I’ve always been amused that, in English, the same word means both a time away for reflection and/or spiritual growth as well as a running away with varying degrees of dignity from scary/dangerous things. I think that’s a rather perfect pairing for this past weekend (wow, look at that alliteration; it really is Friday, my brain is done).
So off we went to the land of Difficulty, three vans of adults who had just gotten out of work and a gaggle or three of girls and two boys who had just gotten out of school. No really. Fewer than 15% of the group was boys. And these are 7th and 8th graders, mind. If I didn’t know better, I’d think God had devised a gauntlet especially for me.
But off we went. Fortunately, I was in the van with another adult whom I know well (actually, one of the angels who dragged me through camp last year), so that was half the battle. He’s phenomenal, and I’m so glad that I was his copilot. It wasn’t a bad drive; we got our caravan rather switched around and we really were just making things up on the fly, but that happens, right? I’m pretty sure Interpreter spent the entire weekend with an amused/exasperated expression, but that seems to be how this sort of thing works.
Saturday was the Day of Things, which became the Day of Fewer Things because one of our vans got towed. (Seriously. From a strong contender for Shadiest Parking Lots of Big Cities.) So that was a mess. But before and after and even during that, it was amazing how much grace there was. Yes, that’s annoying, and expensive, and frustrating, and sneaky, but it was a totally unlooked for opportunity (?!) for us as adults to model patience and such to the kids, and it also created a whole different type of close-knit for those who came on the trip. Working together was awesome (and I sacrificed a grand number of brain cells to the painting of a basement bathroom, which I was totally happy to do considering I’ve sacrificed brain cells to far less worthy causes), and going to this one particular chapel downtown was great, but we won’t forget that towed-van business, no matter how we spent the intervening time.
And I must take a moment to say, Reader, that this is a great batch of kids. Yes, there are a few who make me sad about life because they’re bossy and impetuous and really quite ignorant about things, but they were right there with us the whole weekend. They rolled with the punches, and I am very painfully aware of how much harder this whole affair could have been if they had been annoying jerks. And they responded to the chapels and such to which we took them, really beginning to dig into the places where faith is weird and hard and much bigger than we give it credit for (even if class Sunday morning was like pulling teeth).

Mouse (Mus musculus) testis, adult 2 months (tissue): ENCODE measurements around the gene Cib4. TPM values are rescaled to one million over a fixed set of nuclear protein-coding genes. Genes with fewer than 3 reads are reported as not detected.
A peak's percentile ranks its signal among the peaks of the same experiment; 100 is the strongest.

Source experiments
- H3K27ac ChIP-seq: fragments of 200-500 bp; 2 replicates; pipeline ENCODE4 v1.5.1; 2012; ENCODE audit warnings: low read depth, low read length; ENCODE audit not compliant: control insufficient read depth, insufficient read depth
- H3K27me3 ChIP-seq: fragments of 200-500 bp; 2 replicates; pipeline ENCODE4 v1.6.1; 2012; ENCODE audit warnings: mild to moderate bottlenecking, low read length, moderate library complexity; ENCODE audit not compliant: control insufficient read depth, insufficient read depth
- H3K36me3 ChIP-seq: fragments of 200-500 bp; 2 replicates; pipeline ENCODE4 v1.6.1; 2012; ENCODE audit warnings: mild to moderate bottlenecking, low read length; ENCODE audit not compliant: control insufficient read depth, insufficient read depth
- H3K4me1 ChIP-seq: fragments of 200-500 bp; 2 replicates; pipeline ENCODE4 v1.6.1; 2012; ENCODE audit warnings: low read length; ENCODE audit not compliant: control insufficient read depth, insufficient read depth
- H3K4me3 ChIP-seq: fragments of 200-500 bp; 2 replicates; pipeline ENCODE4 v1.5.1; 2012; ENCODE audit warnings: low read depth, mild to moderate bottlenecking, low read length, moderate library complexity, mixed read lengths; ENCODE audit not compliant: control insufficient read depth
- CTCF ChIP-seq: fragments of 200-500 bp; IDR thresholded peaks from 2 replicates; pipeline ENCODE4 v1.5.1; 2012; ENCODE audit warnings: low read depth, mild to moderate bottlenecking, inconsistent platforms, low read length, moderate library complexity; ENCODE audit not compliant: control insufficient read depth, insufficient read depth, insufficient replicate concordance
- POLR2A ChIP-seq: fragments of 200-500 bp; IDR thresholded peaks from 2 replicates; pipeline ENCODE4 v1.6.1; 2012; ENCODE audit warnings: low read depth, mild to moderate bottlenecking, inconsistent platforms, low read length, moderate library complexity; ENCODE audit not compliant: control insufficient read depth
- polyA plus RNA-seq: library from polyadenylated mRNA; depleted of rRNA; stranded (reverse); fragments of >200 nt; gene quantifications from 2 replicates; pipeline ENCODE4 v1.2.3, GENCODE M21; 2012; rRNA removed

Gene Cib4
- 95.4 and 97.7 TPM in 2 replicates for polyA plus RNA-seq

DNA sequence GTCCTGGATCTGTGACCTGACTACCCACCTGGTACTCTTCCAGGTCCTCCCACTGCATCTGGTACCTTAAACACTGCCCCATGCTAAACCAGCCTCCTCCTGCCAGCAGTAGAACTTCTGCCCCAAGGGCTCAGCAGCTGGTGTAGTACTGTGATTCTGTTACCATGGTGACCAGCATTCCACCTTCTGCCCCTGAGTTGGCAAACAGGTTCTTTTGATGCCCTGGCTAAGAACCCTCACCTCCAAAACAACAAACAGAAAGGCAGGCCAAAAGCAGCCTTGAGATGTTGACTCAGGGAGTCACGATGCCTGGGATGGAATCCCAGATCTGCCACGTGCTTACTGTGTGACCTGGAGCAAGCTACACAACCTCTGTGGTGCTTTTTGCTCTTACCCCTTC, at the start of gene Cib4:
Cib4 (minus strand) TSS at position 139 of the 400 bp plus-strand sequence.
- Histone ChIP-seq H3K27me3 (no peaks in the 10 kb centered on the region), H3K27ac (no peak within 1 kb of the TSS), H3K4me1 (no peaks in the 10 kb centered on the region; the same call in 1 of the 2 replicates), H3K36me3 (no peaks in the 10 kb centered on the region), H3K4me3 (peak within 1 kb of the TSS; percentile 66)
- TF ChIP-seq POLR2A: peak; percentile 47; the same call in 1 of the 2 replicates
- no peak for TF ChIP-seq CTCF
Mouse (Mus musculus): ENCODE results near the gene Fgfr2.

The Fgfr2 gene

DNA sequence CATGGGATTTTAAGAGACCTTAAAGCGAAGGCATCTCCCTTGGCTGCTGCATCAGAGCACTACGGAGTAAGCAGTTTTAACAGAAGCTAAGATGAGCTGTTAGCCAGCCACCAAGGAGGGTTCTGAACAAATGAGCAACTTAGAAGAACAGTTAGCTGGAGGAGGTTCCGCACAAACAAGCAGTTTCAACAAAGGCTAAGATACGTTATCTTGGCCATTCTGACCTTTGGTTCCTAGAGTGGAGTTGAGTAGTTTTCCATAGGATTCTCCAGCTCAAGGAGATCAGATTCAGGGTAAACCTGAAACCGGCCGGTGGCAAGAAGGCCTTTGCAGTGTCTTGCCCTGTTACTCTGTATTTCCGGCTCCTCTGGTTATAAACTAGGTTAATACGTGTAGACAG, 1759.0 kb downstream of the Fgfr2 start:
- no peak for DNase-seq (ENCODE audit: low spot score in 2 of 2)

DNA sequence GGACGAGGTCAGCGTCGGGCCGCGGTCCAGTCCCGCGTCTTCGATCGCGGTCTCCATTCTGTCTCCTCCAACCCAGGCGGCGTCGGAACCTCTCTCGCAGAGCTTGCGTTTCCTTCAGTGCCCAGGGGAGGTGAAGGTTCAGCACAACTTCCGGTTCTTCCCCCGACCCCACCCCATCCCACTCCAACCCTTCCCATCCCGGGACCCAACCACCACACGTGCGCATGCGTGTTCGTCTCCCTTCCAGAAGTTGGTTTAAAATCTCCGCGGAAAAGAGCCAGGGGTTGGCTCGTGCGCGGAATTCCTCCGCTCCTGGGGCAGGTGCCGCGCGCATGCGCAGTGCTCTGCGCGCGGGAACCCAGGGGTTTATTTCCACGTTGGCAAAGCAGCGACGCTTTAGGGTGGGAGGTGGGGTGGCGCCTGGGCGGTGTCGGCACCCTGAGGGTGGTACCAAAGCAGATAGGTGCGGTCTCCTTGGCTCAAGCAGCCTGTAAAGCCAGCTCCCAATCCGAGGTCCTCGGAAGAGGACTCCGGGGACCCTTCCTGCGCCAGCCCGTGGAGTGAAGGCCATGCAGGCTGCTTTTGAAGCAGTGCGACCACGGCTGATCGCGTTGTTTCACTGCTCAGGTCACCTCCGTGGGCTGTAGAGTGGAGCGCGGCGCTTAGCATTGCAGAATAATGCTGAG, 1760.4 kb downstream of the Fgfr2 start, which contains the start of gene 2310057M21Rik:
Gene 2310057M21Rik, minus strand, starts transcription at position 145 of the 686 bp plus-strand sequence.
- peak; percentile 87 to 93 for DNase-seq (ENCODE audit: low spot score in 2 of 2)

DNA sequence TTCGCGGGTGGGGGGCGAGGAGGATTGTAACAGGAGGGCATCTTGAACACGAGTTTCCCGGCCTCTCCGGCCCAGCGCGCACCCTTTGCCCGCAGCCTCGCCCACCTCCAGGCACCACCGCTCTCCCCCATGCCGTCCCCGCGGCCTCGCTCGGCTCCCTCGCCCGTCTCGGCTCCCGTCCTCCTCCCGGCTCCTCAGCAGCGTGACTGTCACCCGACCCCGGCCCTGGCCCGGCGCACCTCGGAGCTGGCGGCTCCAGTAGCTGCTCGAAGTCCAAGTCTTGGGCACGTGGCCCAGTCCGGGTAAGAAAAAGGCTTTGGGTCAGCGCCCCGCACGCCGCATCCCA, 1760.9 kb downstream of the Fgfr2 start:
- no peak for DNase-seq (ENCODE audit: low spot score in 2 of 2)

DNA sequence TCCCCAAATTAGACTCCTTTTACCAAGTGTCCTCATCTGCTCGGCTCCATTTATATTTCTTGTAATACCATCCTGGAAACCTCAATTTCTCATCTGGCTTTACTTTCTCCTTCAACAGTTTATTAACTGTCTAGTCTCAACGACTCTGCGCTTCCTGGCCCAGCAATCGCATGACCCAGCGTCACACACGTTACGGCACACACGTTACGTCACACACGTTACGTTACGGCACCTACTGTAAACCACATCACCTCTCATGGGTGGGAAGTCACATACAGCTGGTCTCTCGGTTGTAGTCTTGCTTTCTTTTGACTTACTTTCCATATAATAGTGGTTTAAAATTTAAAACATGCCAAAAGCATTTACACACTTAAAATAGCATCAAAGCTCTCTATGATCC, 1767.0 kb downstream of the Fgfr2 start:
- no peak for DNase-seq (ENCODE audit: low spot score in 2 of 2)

They’ve also taken a shine to me, somehow, and I don’t quite know what to do with that. Kids make me nervous, although this is the bottom end of the age range with which I can actually work. But for them to really seek my approval in their awkward ways, to want to tell me the jokes they find funny (which were mostly not in any real sense; timing is one of the things we’re definitely going to have to work on), to give me a hug, to share their ideas and reactions with me—that’s a gift, and one that I never expected I’d want. Reader, my heart grew three sizes, and you better believe it hurt like hell—still hurts, really, because I don’t live in that world and so am unsure about this odd visitor’s pass.
So it will be an interesting journey with these confirmands, I can promise that. And I’m sure I’ll keep you sort of updated, because this is one of the glaringly obvous places God is ridiculously present in my life right now; there are no implications in this, it is very clearly stated. And it swirls around all of the other things going on—still plugging away at a job that doesn’t seem to matter much but is nice, having an abstract accepted for an academic conference in May, travelling every #($)! weekend because relationships matter but I’m an introvert and very very tired and I would love to stay home for once.
It was a retreat in both senses; it was a time of spiritual growth and reflection, but that reflection freaked me the eff out and now I am running and tripping and stumbling away with very little dignity from how scary this kind of relationship is. I’ll be honest about that, sure, because I have the feeling you know what I’m talking about—how being an adult isn’t a concept, all of a sudden, but a reality, framed in the questioning eyes that want you to explain why the world has parts where the foundations of a church are sinking and no one cares as the plaster cracks and the paint chips away. And you hear the same question in yourself, of why there are broken things, and suddenly it is yours to answer or to own up to the valid admission that you don’t know, but that you’ll check.
In that, too, is grace.
Or what man is there of you, who, if his son asks him for bread, will give him a stone? Or if he asks for a fish, who will give him a serpent? If you then, being evil, know how to give good gifts to your children, how much more will your Father who is in heaven give good things to those who ask him! (Matthew 7:9-11, WEB)